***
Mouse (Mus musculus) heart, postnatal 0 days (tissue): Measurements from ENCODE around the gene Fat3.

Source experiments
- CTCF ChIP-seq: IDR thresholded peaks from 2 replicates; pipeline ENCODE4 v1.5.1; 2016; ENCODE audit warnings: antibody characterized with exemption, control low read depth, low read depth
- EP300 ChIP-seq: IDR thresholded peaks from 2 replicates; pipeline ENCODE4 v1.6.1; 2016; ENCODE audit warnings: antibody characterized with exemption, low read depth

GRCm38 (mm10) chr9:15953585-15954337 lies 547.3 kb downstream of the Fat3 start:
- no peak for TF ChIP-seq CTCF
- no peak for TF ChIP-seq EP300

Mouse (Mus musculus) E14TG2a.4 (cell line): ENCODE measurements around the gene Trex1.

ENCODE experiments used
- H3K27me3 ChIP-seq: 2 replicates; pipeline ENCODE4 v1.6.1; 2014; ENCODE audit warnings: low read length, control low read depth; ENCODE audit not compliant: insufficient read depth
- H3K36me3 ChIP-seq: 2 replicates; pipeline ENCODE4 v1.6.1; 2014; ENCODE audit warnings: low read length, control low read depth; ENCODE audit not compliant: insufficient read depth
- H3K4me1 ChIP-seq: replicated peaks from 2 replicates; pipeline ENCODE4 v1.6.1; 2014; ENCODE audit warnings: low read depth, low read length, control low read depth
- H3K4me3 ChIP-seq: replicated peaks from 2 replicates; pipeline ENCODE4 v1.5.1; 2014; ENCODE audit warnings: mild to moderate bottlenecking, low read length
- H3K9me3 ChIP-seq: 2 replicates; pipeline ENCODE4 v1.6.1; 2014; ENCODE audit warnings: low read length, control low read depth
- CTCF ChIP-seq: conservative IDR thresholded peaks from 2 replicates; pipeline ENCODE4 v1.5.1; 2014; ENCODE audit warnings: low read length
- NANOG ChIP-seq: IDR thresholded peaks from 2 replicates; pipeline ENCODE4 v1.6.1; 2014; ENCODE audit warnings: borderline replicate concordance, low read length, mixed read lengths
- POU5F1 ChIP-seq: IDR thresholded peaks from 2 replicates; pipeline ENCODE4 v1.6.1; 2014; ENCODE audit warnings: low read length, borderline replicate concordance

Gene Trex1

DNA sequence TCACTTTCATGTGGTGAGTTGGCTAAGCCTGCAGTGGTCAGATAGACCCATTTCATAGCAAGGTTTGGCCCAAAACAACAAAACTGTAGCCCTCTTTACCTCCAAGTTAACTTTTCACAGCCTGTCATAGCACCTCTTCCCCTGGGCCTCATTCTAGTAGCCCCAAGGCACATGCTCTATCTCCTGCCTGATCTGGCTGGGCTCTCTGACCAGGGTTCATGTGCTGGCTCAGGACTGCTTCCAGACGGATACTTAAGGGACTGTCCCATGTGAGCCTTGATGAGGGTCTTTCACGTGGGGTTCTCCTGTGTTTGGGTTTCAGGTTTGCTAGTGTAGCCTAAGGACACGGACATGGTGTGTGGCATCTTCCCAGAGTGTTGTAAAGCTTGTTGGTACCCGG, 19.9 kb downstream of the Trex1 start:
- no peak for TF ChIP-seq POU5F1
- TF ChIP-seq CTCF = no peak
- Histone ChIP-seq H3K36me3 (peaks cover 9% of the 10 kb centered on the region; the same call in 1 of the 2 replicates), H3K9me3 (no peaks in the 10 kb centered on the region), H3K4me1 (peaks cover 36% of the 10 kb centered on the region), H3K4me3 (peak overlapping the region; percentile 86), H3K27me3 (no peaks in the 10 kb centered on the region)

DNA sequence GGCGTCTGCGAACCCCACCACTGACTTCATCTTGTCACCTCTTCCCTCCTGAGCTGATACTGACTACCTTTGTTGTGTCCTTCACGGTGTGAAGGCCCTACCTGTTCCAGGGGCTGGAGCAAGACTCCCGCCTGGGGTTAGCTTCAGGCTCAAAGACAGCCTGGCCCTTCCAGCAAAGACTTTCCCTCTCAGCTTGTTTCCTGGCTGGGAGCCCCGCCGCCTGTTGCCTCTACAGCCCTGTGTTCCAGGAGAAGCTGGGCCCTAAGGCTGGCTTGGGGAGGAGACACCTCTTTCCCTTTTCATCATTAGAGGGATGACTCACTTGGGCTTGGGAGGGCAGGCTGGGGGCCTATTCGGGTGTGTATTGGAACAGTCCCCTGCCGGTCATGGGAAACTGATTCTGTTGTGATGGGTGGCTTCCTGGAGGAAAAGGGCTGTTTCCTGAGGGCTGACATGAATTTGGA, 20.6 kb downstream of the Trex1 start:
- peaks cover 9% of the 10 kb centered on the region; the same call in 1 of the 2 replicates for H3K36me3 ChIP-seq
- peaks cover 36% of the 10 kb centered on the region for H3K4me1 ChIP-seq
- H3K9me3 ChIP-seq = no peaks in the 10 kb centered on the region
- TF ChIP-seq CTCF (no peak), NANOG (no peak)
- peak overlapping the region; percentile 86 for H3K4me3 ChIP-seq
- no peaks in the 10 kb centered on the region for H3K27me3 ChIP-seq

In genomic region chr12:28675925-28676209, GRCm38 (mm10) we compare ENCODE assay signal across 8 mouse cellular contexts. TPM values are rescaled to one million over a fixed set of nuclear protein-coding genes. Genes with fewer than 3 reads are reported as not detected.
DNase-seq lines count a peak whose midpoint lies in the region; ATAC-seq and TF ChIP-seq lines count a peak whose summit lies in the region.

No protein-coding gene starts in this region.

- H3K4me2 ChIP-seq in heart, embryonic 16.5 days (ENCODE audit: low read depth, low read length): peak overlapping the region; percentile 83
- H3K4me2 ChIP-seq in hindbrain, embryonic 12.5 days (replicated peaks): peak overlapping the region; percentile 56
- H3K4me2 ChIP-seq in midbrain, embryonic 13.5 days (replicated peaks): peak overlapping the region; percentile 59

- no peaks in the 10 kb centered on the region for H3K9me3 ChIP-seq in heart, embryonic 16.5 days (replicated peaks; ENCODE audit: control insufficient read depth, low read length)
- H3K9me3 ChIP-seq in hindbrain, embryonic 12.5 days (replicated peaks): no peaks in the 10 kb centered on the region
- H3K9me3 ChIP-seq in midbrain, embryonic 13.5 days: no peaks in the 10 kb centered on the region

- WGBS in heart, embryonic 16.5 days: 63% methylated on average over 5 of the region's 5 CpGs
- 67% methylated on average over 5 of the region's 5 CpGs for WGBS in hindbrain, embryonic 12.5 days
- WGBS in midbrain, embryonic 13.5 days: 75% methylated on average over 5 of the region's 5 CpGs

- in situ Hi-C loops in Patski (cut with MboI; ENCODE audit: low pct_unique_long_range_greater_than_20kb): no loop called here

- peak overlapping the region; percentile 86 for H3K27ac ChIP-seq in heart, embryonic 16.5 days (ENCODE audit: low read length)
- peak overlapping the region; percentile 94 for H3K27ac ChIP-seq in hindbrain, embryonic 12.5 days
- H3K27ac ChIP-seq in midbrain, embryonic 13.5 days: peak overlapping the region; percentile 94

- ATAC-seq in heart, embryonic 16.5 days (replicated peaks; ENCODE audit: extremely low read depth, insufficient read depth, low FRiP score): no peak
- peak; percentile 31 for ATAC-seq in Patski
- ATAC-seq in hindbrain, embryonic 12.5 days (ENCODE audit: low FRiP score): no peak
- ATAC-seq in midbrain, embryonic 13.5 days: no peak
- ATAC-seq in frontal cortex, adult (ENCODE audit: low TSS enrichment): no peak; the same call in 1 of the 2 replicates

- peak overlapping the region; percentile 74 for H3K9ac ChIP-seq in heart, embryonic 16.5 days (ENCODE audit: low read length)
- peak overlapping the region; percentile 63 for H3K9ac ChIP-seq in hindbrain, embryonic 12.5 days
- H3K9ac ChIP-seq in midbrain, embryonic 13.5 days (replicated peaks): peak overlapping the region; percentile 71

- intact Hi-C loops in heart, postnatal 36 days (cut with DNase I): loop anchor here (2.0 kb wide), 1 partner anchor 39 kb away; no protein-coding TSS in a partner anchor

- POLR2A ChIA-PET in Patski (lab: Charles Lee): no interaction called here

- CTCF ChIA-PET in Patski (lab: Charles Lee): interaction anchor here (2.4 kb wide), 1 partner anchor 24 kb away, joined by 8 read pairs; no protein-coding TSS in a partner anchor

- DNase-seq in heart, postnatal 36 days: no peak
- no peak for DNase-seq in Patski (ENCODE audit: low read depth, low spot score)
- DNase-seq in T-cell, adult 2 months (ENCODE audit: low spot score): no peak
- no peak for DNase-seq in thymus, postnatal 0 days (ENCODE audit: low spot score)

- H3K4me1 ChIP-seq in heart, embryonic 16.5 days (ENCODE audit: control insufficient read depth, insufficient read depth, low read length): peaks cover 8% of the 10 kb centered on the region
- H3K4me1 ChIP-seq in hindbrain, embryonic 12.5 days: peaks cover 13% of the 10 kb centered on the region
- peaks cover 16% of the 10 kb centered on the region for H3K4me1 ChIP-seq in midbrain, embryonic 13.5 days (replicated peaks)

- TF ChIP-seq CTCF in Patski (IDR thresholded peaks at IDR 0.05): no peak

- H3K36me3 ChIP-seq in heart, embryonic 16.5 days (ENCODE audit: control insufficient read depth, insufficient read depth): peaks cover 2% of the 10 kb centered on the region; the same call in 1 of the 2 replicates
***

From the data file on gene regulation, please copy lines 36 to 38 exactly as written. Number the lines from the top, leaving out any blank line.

- no peaks in the 10 kb centered on the region for H3K9me3 ChIP-seq in heart, embryonic 16.5 days (replicated peaks; ENCODE audit: control insufficient read depth, low read length)
- H3K9me3 ChIP-seq in hindbrain, embryonic 12.5 days (replicated peaks): no peaks in the 10 kb centered on the region
- H3K9me3 ChIP-seq in midbrain, embryonic 13.5 days: no peaks in the 10 kb centered on the region